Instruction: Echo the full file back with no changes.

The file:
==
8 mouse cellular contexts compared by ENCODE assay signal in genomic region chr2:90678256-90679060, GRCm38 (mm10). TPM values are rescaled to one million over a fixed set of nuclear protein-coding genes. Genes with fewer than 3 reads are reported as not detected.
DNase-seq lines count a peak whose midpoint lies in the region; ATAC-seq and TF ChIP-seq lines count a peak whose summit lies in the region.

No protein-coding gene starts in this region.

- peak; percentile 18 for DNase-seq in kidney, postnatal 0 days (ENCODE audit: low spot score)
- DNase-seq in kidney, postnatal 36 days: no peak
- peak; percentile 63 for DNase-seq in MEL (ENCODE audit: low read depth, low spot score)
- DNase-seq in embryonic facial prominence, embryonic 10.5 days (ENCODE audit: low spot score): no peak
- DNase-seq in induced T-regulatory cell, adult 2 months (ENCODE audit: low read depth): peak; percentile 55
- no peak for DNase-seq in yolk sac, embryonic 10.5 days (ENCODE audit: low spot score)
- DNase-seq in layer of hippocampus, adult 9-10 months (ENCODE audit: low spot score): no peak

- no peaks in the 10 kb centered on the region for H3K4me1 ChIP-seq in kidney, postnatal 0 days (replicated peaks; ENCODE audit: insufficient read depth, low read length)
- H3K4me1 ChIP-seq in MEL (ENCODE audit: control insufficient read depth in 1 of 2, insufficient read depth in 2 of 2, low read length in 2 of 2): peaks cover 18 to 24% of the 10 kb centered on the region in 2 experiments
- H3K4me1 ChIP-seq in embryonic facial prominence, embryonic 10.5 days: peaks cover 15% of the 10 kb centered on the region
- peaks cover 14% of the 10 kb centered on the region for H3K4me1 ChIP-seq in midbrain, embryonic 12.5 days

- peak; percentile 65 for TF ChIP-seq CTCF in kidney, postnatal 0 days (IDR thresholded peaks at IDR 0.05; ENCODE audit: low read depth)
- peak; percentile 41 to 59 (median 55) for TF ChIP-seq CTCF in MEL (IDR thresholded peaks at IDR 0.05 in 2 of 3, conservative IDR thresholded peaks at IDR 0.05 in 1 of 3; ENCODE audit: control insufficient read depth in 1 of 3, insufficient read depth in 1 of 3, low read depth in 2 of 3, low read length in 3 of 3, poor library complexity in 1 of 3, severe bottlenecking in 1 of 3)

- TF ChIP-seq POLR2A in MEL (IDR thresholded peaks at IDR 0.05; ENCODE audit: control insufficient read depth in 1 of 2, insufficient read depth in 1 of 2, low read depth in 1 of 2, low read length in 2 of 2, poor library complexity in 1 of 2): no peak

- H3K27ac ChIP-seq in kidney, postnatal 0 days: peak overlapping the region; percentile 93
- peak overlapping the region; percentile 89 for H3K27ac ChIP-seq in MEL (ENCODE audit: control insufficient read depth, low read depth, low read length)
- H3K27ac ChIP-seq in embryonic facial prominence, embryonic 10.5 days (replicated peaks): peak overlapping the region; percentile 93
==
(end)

8 mouse cellular contexts compared by ENCODE assay signal in genomic region chr2:90678256-90679060, GRCm38 (mm10). TPM values are rescaled to one million over a fixed set of nuclear protein-coding genes. Genes with fewer than 3 reads are reported as not detected.
DNase-seq lines count a peak whose midpoint lies in the region; ATAC-seq and TF ChIP-seq lines count a peak whose summit lies in the region.

No protein-coding gene starts in this region.

- peak; percentile 18 for DNase-seq in kidney, postnatal 0 days (ENCODE audit: low spot score)
- DNase-seq in kidney, postnatal 36 days: no peak
- peak; percentile 63 for DNase-seq in MEL (ENCODE audit: low read depth, low spot score)
- DNase-seq in embryonic facial prominence, embryonic 10.5 days (ENCODE audit: low spot score): no peak
- DNase-seq in induced T-regulatory cell, adult 2 months (ENCODE audit: low read depth): peak; percentile 55
- no peak for DNase-seq in yolk sac, embryonic 10.5 days (ENCODE audit: low spot score)
- DNase-seq in layer of hippocampus, adult 9-10 months (ENCODE audit: low spot score): no peak

- no peaks in the 10 kb centered on the region for H3K4me1 ChIP-seq in kidney, postnatal 0 days (replicated peaks; ENCODE audit: insufficient read depth, low read length)
- H3K4me1 ChIP-seq in MEL (ENCODE audit: control insufficient read depth in 1 of 2, insufficient read depth in 2 of 2, low read length in 2 of 2): peaks cover 18 to 24% of the 10 kb centered on the region in 2 experiments
- H3K4me1 ChIP-seq in embryonic facial prominence, embryonic 10.5 days: peaks cover 15% of the 10 kb centered on the region
- peaks cover 14% of the 10 kb centered on the region for H3K4me1 ChIP-seq in midbrain, embryonic 12.5 days

- peak; percentile 65 for TF ChIP-seq CTCF in kidney, postnatal 0 days (IDR thresholded peaks at IDR 0.05; ENCODE audit: low read depth)
- peak; percentile 41 to 59 (median 55) for TF ChIP-seq CTCF in MEL (IDR thresholded peaks at IDR 0.05 in 2 of 3, conservative IDR thresholded peaks at IDR 0.05 in 1 of 3; ENCODE audit: control insufficient read depth in 1 of 3, insufficient read depth in 1 of 3, low read depth in 2 of 3, low read length in 3 of 3, poor library complexity in 1 of 3, severe bottlenecking in 1 of 3)

- TF ChIP-seq POLR2A in MEL (IDR thresholded peaks at IDR 0.05; ENCODE audit: control insufficient read depth in 1 of 2, insufficient read depth in 1 of 2, low read depth in 1 of 2, low read length in 2 of 2, poor library complexity in 1 of 2): no peak

- H3K27ac ChIP-seq in kidney, postnatal 0 days: peak overlapping the region; percentile 93
- peak overlapping the region; percentile 89 for H3K27ac ChIP-seq in MEL (ENCODE audit: control insufficient read depth, low read depth, low read length)
- H3K27ac ChIP-seq in embryonic facial prominence, embryonic 10.5 days (replicated peaks): peak overlapping the region; percentile 93